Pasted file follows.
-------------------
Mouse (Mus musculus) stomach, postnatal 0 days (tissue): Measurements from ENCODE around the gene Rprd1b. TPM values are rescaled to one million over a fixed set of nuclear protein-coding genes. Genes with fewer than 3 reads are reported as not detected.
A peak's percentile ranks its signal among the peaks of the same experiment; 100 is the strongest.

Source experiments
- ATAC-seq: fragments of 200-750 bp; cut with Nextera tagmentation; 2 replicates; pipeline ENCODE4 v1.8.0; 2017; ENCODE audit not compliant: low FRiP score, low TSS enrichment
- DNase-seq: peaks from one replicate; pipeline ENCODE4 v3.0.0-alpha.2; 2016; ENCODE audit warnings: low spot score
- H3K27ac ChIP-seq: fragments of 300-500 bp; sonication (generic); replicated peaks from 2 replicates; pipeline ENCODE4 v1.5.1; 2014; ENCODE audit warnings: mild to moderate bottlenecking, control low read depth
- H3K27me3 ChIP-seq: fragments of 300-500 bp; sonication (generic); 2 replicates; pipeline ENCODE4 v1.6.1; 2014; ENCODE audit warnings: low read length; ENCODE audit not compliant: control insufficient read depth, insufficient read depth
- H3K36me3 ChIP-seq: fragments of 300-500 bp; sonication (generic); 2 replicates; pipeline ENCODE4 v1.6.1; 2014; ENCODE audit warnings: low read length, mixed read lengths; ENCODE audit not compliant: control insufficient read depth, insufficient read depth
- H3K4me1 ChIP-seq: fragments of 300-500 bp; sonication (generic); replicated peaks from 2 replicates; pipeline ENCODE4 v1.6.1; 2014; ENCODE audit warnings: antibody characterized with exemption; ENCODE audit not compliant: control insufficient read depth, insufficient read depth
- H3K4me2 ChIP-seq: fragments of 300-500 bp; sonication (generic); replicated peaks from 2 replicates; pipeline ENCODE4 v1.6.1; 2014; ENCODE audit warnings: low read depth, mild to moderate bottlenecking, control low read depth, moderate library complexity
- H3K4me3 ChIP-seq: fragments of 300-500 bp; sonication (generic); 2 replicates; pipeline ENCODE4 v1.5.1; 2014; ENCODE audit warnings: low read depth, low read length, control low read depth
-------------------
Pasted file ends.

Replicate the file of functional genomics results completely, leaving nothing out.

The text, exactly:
Mouse (Mus musculus) stomach, postnatal 0 days (tissue): Measurements from ENCODE around the gene Rprd1b. TPM values are rescaled to one million over a fixed set of nuclear protein-coding genes. Genes with fewer than 3 reads are reported as not detected.
A peak's percentile ranks its signal among the peaks of the same experiment; 100 is the strongest.

Source experiments
- ATAC-seq: fragments of 200-750 bp; cut with Nextera tagmentation; 2 replicates; pipeline ENCODE4 v1.8.0; 2017; ENCODE audit not compliant: low FRiP score, low TSS enrichment
- DNase-seq: peaks from one replicate; pipeline ENCODE4 v3.0.0-alpha.2; 2016; ENCODE audit warnings: low spot score
- H3K27ac ChIP-seq: fragments of 300-500 bp; sonication (generic); replicated peaks from 2 replicates; pipeline ENCODE4 v1.5.1; 2014; ENCODE audit warnings: mild to moderate bottlenecking, control low read depth
- H3K27me3 ChIP-seq: fragments of 300-500 bp; sonication (generic); 2 replicates; pipeline ENCODE4 v1.6.1; 2014; ENCODE audit warnings: low read length; ENCODE audit not compliant: control insufficient read depth, insufficient read depth
- H3K36me3 ChIP-seq: fragments of 300-500 bp; sonication (generic); 2 replicates; pipeline ENCODE4 v1.6.1; 2014; ENCODE audit warnings: low read length, mixed read lengths; ENCODE audit not compliant: control insufficient read depth, insufficient read depth
- H3K4me1 ChIP-seq: fragments of 300-500 bp; sonication (generic); replicated peaks from 2 replicates; pipeline ENCODE4 v1.6.1; 2014; ENCODE audit warnings: antibody characterized with exemption; ENCODE audit not compliant: control insufficient read depth, insufficient read depth
- H3K4me2 ChIP-seq: fragments of 300-500 bp; sonication (generic); replicated peaks from 2 replicates; pipeline ENCODE4 v1.6.1; 2014; ENCODE audit warnings: low read depth, mild to moderate bottlenecking, control low read depth, moderate library complexity
- H3K4me3 ChIP-seq: fragments of 300-500 bp; sonication (generic); 2 replicates; pipeline ENCODE4 v1.5.1; 2014; ENCODE audit warnings: low read depth, low read length, control low read depth